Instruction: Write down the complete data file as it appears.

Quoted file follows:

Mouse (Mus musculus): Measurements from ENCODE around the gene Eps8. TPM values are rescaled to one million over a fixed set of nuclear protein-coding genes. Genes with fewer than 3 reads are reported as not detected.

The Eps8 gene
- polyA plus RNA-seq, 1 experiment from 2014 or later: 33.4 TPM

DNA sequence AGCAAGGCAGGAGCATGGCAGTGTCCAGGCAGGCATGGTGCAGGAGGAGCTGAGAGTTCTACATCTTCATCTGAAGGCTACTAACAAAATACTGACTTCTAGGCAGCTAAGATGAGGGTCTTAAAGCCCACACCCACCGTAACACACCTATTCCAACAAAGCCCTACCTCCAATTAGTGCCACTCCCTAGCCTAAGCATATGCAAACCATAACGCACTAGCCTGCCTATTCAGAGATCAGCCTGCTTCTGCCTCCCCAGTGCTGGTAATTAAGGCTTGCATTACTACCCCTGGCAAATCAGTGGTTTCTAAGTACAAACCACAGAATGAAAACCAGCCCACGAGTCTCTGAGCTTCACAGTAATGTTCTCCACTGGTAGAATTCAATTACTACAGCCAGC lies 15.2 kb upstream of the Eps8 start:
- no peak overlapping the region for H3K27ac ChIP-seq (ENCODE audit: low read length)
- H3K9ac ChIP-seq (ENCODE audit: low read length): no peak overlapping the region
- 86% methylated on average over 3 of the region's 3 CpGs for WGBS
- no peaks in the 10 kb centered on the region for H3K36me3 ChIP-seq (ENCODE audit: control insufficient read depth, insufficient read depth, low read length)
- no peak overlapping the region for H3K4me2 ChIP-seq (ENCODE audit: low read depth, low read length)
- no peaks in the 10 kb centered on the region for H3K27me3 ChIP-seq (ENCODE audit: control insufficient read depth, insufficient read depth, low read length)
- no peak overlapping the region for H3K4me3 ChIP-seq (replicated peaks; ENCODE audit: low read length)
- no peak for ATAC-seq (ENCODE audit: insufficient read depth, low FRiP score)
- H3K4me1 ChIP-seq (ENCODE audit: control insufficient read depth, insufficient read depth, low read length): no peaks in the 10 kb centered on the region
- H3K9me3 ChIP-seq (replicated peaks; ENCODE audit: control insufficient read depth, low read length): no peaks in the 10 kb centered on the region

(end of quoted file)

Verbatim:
Mouse (Mus musculus): Measurements from ENCODE around the gene Eps8. TPM values are rescaled to one million over a fixed set of nuclear protein-coding genes. Genes with fewer than 3 reads are reported as not detected.

The Eps8 gene
- polyA plus RNA-seq, 1 experiment from 2014 or later: 33.4 TPM

DNA sequence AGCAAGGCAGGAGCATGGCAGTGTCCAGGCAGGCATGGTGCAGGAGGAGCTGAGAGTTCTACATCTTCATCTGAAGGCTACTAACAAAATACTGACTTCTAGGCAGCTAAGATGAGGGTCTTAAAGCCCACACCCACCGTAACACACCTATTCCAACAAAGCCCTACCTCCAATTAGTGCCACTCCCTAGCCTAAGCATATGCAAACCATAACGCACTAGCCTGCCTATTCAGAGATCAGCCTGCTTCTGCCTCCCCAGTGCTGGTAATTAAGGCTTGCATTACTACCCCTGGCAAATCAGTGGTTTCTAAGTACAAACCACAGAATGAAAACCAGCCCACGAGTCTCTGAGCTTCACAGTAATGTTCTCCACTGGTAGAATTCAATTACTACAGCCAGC lies 15.2 kb upstream of the Eps8 start:
- no peak overlapping the region for H3K27ac ChIP-seq (ENCODE audit: low read length)
- H3K9ac ChIP-seq (ENCODE audit: low read length): no peak overlapping the region
- 86% methylated on average over 3 of the region's 3 CpGs for WGBS
- no peaks in the 10 kb centered on the region for H3K36me3 ChIP-seq (ENCODE audit: control insufficient read depth, insufficient read depth, low read length)
- no peak overlapping the region for H3K4me2 ChIP-seq (ENCODE audit: low read depth, low read length)
- no peaks in the 10 kb centered on the region for H3K27me3 ChIP-seq (ENCODE audit: control insufficient read depth, insufficient read depth, low read length)
- no peak overlapping the region for H3K4me3 ChIP-seq (replicated peaks; ENCODE audit: low read length)
- no peak for ATAC-seq (ENCODE audit: insufficient read depth, low FRiP score)
- H3K4me1 ChIP-seq (ENCODE audit: control insufficient read depth, insufficient read depth, low read length): no peaks in the 10 kb centered on the region
- H3K9me3 ChIP-seq (replicated peaks; ENCODE audit: control insufficient read depth, low read length): no peaks in the 10 kb centered on the region